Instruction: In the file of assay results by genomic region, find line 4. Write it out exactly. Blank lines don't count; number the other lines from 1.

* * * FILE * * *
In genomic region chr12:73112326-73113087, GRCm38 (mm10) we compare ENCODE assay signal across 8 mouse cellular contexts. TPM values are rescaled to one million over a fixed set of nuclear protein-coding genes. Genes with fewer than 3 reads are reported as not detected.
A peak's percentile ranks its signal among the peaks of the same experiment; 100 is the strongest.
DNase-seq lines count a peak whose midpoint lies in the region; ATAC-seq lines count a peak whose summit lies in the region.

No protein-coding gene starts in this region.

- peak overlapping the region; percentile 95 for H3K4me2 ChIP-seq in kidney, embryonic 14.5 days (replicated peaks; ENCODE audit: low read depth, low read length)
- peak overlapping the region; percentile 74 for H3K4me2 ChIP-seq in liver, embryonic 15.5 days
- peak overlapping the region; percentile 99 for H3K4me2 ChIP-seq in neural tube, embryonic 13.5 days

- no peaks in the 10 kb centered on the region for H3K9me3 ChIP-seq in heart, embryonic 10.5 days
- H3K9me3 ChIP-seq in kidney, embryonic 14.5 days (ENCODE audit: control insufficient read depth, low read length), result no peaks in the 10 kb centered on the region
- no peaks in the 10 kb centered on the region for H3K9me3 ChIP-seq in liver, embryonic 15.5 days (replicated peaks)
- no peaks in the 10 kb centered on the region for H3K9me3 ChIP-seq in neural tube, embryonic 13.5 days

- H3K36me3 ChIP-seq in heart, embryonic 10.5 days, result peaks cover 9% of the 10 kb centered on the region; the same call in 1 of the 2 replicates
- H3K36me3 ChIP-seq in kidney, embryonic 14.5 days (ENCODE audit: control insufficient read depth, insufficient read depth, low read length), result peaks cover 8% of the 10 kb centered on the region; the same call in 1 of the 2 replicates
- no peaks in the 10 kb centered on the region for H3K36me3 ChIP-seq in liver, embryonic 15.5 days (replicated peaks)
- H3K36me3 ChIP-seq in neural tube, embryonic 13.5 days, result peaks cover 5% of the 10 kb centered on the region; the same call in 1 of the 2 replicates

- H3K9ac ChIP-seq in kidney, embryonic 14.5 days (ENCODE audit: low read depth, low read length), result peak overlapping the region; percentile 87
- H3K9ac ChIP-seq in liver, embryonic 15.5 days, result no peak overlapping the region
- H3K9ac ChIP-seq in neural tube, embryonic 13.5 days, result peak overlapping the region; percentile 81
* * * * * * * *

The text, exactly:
No protein-coding gene starts in this region.